Muslim Brotherhood says 'yes' vote wins 56 per cent but opponents say poll was tainted by widespread irregularities, and women and Christians were prevented from participating.
Egypt's Islamists claim win in referendum
CAIRO // Islamists claimed a victory for what they called the "democratic process" yesterday after preliminary results showed a slim majority had voted to ratify a draft constitution that has divided Egypt.
The Muslim Brotherhood's Freedom and Justice Party said 4.6 million people, or 56.5 per cent, voted "yes" in the referendum, and 3.5 million voted "no". The figures are based on the party's own count of votes at polling stations in 10 of Egypt's 27 provinces.
Turnout was 33 per cent. The rest of the country will vote next Saturday and official final results are expected soon after.
"The Egyptian people have expressed their free will in the first stage of the constitutional referendum and have also proved to be highly aware; this is a genuine democratic process," the party said.
But rights groups said the referendum was discredited by widespread irregularities and called for a rerun. They said there was insufficient supervision by judges, that independent monitors were prevented from witnessing counts and that women and Christians had been prevented from voting.
Even if the results hold next week, president Mohammed Morsi will be left with a more polarised country and diminishing support as he tries to steer a damaged economy back on track, analysts said.
"For sure, the Brotherhood considers it a big victory, a mandate, but from an outside point of view the results show their supporters are declining," said Abdel Moneim Said, head of Al Ahram Centre for Political and Strategic Studies, an independent think tank in Cairo.
"There is clearly an increase [in support] to the secular and civil camps, and this means some changes could come in the parliamentary elections," Mr Said said.
The Freedom and Justice Party won nearly half the seats in the first parliamentary elections this year but those gains were erased when the supreme constitutional court dissolved the lower house of parliament because it said part of the voting was not constitutional. The party has been able to maintain influence through Mr Morsi, a former top official in the Muslim Brotherhood.
If the constitution is approved by voters, new elections for the People's Assembly will begin some time in the next several months and the Freedom and Justice Party will have to contend with a strong Salafist movement and a re-energised liberal bloc.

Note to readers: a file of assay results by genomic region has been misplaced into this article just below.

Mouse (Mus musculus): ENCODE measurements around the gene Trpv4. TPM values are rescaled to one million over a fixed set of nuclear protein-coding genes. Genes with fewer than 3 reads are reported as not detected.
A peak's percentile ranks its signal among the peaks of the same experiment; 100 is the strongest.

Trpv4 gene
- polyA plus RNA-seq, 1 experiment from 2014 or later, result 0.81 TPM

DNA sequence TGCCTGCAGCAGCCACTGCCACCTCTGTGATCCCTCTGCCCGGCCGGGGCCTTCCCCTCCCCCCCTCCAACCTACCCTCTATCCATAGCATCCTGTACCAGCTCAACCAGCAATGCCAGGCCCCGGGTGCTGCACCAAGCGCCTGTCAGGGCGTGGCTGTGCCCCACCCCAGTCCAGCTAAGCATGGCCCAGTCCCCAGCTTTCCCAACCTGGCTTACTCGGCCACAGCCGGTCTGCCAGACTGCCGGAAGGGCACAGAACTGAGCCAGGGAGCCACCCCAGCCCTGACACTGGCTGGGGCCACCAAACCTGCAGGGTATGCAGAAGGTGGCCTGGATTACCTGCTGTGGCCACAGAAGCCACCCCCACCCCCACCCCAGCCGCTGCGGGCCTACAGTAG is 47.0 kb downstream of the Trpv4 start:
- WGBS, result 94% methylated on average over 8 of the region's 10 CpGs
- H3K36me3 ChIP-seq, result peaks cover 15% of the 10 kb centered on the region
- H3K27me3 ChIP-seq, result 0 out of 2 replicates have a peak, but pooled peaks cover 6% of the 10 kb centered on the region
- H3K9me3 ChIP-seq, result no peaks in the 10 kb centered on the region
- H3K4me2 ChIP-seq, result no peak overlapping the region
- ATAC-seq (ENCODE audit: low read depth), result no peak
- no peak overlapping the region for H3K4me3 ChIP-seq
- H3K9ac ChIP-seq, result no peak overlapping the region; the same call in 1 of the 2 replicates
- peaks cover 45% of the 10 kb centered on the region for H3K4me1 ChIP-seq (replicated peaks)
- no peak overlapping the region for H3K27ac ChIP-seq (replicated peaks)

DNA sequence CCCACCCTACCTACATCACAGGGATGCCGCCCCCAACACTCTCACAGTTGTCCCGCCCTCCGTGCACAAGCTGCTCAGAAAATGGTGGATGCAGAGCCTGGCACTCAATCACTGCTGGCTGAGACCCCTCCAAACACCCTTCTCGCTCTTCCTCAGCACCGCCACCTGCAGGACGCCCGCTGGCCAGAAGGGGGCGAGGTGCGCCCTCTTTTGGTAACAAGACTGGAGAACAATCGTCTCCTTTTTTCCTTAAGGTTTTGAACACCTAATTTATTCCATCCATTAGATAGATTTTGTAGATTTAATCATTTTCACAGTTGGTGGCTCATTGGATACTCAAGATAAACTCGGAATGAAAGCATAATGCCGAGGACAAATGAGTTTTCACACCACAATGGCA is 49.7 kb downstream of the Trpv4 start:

The opposition believes the writing of the constitution was dominated by Islamists and is not representative of a nation of 83 million and all its disparate political movements and religions. They have charged that it does not protect many freedoms and allows a greater involvement of Islam in state affairs.
The Brotherhood and other Islamist groups have argued that the constitution was the best in Egypt's history and would pave the way for stability after nearly two years of political battles and power struggles.
Opposition forces yesterday decried voting irregularities, improper supervision of ballots and restricted access to polling stations during the first day of the referendum. The National Salvation Front, the umbrella opposition group, said it would file formal complaints with the supreme electoral commission.
The divided vote over the constitution would also prolong a debate over it, said Zaid Al Ali, an expert on Arab constitutions at the Sweden-based International Institute for Democracy and Electoral Assistance, a non-governmental organisation.
"After a vote on a constitution, a country wants to focus on politics," he said. "But if you don't find agreement that is sufficiently large, that includes a sufficient amount of people, the you are not going to be talking about politics. You are still going to be talking about the constitution."
* Additional reporting by the Associated Press